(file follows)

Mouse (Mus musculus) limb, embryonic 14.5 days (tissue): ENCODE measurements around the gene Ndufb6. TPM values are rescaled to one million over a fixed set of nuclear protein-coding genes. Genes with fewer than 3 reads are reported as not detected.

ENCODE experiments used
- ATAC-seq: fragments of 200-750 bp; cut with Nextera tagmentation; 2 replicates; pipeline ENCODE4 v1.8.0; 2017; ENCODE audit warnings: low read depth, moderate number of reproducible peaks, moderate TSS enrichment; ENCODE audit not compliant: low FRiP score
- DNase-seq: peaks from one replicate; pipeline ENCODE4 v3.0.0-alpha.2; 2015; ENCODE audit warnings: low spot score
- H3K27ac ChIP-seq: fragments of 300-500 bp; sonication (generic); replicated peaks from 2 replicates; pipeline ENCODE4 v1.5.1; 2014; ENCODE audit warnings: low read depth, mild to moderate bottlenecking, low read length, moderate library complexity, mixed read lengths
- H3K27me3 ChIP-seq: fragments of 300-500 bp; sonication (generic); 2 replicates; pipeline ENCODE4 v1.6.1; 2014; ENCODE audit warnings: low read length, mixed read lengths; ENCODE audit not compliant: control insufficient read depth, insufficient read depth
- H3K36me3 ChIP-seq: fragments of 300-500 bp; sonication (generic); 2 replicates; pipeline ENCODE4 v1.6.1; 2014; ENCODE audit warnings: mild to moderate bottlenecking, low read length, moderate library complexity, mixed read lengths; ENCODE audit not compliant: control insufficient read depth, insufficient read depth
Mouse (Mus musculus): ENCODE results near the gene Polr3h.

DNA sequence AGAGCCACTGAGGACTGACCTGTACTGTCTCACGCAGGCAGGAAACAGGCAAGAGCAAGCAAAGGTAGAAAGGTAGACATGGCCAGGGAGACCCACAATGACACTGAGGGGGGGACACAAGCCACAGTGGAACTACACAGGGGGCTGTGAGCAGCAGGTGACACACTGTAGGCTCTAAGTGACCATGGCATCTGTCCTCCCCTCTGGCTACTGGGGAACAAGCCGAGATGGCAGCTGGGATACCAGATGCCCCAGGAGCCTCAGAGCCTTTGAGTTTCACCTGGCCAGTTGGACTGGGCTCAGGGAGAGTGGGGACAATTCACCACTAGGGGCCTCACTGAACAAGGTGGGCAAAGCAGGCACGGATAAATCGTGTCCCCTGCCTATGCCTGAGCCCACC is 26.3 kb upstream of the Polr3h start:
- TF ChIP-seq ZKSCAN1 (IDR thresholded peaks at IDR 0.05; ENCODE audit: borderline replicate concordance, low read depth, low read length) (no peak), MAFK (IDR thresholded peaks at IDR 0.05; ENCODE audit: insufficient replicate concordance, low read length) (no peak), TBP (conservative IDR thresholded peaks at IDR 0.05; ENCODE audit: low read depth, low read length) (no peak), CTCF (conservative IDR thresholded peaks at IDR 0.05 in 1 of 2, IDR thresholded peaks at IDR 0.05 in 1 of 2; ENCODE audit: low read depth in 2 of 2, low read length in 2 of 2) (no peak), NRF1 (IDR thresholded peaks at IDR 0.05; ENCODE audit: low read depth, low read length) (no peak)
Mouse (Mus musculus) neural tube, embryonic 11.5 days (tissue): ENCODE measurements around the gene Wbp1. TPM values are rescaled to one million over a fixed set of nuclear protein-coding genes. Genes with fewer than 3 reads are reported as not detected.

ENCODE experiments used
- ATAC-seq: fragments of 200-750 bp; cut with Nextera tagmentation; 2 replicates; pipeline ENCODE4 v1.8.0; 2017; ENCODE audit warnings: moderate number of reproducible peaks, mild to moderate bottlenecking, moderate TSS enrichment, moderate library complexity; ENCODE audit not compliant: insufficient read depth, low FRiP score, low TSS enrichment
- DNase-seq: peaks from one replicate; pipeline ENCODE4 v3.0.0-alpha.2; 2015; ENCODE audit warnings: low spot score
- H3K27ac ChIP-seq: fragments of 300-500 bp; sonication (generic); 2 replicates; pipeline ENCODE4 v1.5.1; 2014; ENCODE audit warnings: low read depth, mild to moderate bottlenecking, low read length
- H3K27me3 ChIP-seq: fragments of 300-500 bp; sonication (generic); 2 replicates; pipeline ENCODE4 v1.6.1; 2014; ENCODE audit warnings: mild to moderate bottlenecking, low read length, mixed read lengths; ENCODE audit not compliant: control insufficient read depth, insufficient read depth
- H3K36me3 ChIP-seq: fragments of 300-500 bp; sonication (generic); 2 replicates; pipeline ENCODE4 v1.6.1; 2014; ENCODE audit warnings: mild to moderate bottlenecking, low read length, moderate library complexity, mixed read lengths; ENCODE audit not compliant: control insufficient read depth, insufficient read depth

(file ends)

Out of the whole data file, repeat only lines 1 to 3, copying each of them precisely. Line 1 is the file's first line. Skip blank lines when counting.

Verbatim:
Mouse (Mus musculus) limb, embryonic 14.5 days (tissue): ENCODE measurements around the gene Ndufb6. TPM values are rescaled to one million over a fixed set of nuclear protein-coding genes. Genes with fewer than 3 reads are reported as not detected.

ENCODE experiments used
- ATAC-seq: fragments of 200-750 bp; cut with Nextera tagmentation; 2 replicates; pipeline ENCODE4 v1.8.0; 2017; ENCODE audit warnings: low read depth, moderate number of reproducible peaks, moderate TSS enrichment; ENCODE audit not compliant: low FRiP score